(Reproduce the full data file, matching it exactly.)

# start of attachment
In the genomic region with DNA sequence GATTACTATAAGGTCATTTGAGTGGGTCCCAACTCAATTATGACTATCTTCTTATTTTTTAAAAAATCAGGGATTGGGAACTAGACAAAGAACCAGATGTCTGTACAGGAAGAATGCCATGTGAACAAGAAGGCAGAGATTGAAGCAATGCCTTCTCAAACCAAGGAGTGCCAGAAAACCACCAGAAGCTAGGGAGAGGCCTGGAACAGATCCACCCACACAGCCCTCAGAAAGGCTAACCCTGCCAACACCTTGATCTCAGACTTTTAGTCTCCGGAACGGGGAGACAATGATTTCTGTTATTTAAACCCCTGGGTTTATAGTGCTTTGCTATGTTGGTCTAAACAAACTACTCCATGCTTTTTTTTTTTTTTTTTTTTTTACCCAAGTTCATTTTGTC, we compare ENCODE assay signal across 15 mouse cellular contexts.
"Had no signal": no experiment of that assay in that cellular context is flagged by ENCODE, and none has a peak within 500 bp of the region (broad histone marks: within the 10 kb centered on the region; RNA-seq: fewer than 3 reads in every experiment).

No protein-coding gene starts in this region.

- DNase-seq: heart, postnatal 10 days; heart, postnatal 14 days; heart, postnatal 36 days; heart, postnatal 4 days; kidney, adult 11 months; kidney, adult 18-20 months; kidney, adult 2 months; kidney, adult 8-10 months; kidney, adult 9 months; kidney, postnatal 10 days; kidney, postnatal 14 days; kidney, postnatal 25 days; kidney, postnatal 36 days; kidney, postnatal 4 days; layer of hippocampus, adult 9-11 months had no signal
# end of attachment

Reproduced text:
In the genomic region with DNA sequence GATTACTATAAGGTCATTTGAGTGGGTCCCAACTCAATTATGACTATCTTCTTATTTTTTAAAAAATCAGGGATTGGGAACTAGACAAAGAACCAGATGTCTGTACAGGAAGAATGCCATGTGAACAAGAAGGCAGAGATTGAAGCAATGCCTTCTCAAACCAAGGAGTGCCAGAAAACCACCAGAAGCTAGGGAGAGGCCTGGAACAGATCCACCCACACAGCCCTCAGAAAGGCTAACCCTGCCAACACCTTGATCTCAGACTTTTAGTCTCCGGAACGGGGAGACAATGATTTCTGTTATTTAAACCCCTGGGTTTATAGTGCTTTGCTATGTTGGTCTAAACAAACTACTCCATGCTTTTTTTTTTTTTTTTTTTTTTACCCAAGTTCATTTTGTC, we compare ENCODE assay signal across 15 mouse cellular contexts.
"Had no signal": no experiment of that assay in that cellular context is flagged by ENCODE, and none has a peak within 500 bp of the region (broad histone marks: within the 10 kb centered on the region; RNA-seq: fewer than 3 reads in every experiment).

No protein-coding gene starts in this region.

- DNase-seq: heart, postnatal 10 days; heart, postnatal 14 days; heart, postnatal 36 days; heart, postnatal 4 days; kidney, adult 11 months; kidney, adult 18-20 months; kidney, adult 2 months; kidney, adult 8-10 months; kidney, adult 9 months; kidney, postnatal 10 days; kidney, postnatal 14 days; kidney, postnatal 25 days; kidney, postnatal 36 days; kidney, postnatal 4 days; layer of hippocampus, adult 9-11 months had no signal